Are you part of the #100HappyDays trend? Or is it time to stop living our lives through social media?


#100HappyDays - Credit: Archant

I was enjoying a coffee with a friend last week when she suddenly stopped mid-conversation, whipped out her smartphone and took a picture of her skinny mocha with a hazelnut shot.

“Sorry,” she said, when I looked at her perplexed. “I’ve forgotten to do my happy days entry.”

If you haven’t come across this yet, 100 Happy Days is the latest viral trend taking hashtags by storm.

Those who take part are challenged to post a picture of something that makes them happy every single day until the 100 days are up.

“You should give it a try,” my friend told me. “It’s revolutionised the way I look at life.”

I snorted with laughter, sloshing my latte down my top in the process.

But later I logged on to the website behind the fad to find out more.

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According to the creator of this forced fun, our “super-busy schedules” are stopping us enjoying happy moments throughout the day and, by making a concerted effort to try and be happy, we can all learn to recognise the “beauty” of our lives.

If you hadn’t already guessed from this vomit-inducing blurb, this chirpy challenge originated in the US.

But how has it managed to make such an impact in the UK? I always thought the Brits were a miserable bunch. Pessimistic, sarcastic, grumpy. We like it that way, don’t we?

Apparently not.

Because, in fact, a new study from the Office of National Statistics shows that, actually, Britons are getting happier.

Our happiness levels have risen in the last year alone ? with 77% of people over 16 in the UK rating their life satisfaction at seven or above, up from 75.9%.

In other words, more than three quarters of Britons are pleased with their lot.

I suppose I would say I’m one of them – which might be why I find the idea of posting a picture online every 24 hours to prove it rather odd.

The happiest moments of my day can’t really be captured in a still.

I’m happy when I hear a song I like; when I bury my face into my son’s neck and inhale the scent of his skin. I’m happy taking my dog out for a walk; at the feel of the sunshine on my skin. I am happy on the beach with the wind blowing my hair or when I hear the sound of my children giggling together in the bath.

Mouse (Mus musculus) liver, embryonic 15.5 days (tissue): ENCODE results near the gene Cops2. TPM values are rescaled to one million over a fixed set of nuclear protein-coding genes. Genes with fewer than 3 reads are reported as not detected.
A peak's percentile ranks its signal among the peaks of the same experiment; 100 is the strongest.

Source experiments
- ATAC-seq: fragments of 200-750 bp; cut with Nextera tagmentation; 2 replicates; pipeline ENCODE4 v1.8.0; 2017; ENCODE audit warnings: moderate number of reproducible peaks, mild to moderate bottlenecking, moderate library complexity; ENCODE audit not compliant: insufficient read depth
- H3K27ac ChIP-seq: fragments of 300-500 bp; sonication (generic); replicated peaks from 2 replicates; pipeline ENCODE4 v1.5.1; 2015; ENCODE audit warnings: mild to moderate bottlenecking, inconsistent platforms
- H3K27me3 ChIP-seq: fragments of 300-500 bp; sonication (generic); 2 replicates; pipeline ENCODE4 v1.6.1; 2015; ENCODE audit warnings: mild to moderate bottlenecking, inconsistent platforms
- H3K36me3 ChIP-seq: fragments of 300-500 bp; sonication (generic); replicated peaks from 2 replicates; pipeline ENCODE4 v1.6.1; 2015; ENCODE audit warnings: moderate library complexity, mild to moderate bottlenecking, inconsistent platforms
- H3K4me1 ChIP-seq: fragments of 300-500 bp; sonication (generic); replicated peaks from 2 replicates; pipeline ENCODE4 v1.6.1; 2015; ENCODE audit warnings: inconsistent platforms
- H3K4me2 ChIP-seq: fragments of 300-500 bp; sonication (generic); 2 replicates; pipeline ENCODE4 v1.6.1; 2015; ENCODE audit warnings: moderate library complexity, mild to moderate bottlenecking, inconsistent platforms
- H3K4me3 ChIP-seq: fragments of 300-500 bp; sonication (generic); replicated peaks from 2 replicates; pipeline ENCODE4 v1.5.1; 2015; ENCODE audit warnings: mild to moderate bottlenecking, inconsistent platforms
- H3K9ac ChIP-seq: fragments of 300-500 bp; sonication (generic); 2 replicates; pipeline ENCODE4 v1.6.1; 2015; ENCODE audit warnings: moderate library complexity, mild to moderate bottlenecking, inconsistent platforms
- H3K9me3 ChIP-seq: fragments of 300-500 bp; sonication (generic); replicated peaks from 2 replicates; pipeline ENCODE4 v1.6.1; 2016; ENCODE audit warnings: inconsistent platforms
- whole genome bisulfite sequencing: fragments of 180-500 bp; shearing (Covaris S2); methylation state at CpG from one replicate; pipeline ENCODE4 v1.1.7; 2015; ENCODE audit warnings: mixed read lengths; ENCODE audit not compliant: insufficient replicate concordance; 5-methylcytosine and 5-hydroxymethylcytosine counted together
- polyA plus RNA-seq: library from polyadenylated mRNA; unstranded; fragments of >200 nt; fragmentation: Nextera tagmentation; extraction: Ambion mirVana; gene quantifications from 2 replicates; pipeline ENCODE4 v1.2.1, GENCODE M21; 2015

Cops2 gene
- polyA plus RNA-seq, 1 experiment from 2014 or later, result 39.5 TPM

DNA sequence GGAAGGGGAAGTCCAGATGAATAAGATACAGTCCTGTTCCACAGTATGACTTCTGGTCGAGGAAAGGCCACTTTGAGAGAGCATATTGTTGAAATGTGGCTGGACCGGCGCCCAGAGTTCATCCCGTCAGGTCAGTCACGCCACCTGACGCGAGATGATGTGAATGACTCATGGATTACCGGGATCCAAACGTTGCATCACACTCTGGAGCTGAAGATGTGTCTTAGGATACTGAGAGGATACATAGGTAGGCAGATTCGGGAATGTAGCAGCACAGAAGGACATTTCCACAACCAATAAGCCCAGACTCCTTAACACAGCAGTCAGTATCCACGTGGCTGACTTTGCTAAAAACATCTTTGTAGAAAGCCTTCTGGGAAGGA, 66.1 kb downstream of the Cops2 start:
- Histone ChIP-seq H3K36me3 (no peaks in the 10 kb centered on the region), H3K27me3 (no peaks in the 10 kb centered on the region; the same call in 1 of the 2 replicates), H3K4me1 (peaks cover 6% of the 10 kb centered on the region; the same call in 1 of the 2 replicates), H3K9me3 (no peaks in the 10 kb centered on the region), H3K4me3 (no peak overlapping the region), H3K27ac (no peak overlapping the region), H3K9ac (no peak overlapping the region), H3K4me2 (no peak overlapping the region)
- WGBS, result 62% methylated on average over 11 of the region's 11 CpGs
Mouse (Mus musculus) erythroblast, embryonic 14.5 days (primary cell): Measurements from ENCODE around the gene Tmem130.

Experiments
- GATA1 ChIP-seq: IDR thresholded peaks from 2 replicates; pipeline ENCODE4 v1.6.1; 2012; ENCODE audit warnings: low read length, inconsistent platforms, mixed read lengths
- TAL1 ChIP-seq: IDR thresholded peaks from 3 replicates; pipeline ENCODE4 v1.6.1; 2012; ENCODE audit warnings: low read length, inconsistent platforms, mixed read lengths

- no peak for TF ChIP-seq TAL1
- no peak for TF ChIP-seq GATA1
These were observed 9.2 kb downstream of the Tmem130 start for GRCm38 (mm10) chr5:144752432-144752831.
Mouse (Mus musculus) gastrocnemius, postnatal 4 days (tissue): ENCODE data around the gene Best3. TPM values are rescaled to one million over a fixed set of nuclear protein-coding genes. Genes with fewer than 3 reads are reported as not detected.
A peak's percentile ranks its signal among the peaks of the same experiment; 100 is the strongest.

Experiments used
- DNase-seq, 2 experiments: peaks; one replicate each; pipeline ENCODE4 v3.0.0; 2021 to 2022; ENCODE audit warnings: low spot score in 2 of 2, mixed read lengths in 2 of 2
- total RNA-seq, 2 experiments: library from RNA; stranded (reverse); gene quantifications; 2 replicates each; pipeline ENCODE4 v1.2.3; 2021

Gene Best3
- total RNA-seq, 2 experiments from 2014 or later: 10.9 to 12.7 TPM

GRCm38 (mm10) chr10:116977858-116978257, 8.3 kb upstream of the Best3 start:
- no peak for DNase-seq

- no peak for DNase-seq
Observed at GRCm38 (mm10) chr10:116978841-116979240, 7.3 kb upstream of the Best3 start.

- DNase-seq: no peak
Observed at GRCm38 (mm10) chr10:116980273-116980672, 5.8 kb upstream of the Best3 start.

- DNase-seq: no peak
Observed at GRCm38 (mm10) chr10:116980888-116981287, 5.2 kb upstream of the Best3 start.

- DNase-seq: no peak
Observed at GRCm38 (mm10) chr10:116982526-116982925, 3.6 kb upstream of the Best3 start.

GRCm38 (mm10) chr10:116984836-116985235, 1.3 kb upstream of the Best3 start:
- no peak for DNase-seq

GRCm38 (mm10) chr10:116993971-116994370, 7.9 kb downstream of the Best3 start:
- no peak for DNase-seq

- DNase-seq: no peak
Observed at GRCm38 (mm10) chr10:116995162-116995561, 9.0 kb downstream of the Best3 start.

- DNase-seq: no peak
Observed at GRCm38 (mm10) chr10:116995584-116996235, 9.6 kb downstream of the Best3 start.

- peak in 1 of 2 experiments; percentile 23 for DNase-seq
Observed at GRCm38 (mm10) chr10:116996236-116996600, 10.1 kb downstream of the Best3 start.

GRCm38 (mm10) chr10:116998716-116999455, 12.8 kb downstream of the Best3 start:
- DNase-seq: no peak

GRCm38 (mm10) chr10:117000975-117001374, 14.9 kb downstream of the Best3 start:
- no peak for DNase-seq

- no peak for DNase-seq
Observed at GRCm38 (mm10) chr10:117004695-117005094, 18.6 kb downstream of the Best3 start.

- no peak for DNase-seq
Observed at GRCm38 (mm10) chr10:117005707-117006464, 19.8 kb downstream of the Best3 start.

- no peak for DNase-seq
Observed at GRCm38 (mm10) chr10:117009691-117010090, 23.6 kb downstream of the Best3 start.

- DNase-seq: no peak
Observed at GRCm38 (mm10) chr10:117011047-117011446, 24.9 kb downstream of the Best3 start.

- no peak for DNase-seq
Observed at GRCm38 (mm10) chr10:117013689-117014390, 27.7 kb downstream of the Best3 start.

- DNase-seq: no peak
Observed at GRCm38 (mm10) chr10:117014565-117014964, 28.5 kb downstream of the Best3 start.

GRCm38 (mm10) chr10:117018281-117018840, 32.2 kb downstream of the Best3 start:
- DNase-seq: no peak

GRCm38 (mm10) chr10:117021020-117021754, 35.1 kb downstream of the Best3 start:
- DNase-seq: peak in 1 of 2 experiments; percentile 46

None of these things can be captured in a photo, so I can’t help but wonder if the challenge will really do anything for me.

Perhaps it would be more beneficial for my husband – the most miserable man alive – to take part?

I suggested it.

“Come on,” I said. “Name one thing today that made you happy?”

“Getting to the end of it without dropping dead,” he replied, deadpan.

“Be serious.”

“Well,” he said finally, after baiting me with more ludicrous suggestions. “What makes other people happy?”

I took a look at my friend’s Facebook accounts.

It seems everyone is participating except me.

And what is more, some of my most cynical and intelligent pals appear to have become warm and fuzzy strangers, constantly on the lookout for stuff that may make them happy, camera-phone in hand.

One, who recently lost her job, is ecstatic about a slab of cherry cheesecake. Another, who is mid-divorce, is wildly delighted by the May sunshine. A third, who just discovered her boyfriend has been cheating on her, has snapped a pic of her new Manolo Blahniks.

Do the pictures ease the heartache then, I wonder?

In the case of the designer shoes I can concede they might.

Most of my friends on Instagram (a photo-sharing network) seem particularly cheered by a good meal.

“Bangers and mash for tea #100happydays,” trilled one.

“Check out my full English breakfast #100happydays,” bragged another.

While on Twitter the hashtag sees a new post almost every second from people around the world.

I watched the feed for a bit.

The pictures included a wonky cucumber, several smiling babies, a number of pouty selfies, some sunsets and a dog dressed in a bra and knickers.

Someone was extremely excited about a Zumba class; someone else was delighted with a French manicure. A third was pictured scoffing a dozen Krispy Kreme donuts.

But, I have to admit, in among the banal were a few people who really could spot the hidden treasures of everyday life.

There was a lovely shot of a toddler discovering her own shadow and one of a man breaking the seal on a new jar of coffee. There was a photo of a family splashing about in a swimming pool, one of an elderly couple arm in arm, a picture of hundreds of padlocks clamped to a wire fence, spelling out the word “love”.

Shots like these not only made these people happy – they left me smiling too.

And don’t get me wrong; I do get the principle of the experiment.

Having a reminder that every day holds happiness is a lovely idea and it’s rather nice to pause and reflect on something positive that has happened. To be honest I can’t see how tweeting a picture of blue sky, my lunch-time salad or my kids asleep will make me any happier than actually feeling the sun on my skin, enjoying the taste of my crispy croutons or taking that massive sigh of relief that my children are finally quiet.

But it would be wrong of me to pass judgment without first giving it a whirl.

That’s right ? #100happydays ? I am about to grin and bear it.

You can follow my attempt on my Twitter feed – @EllenWiddup.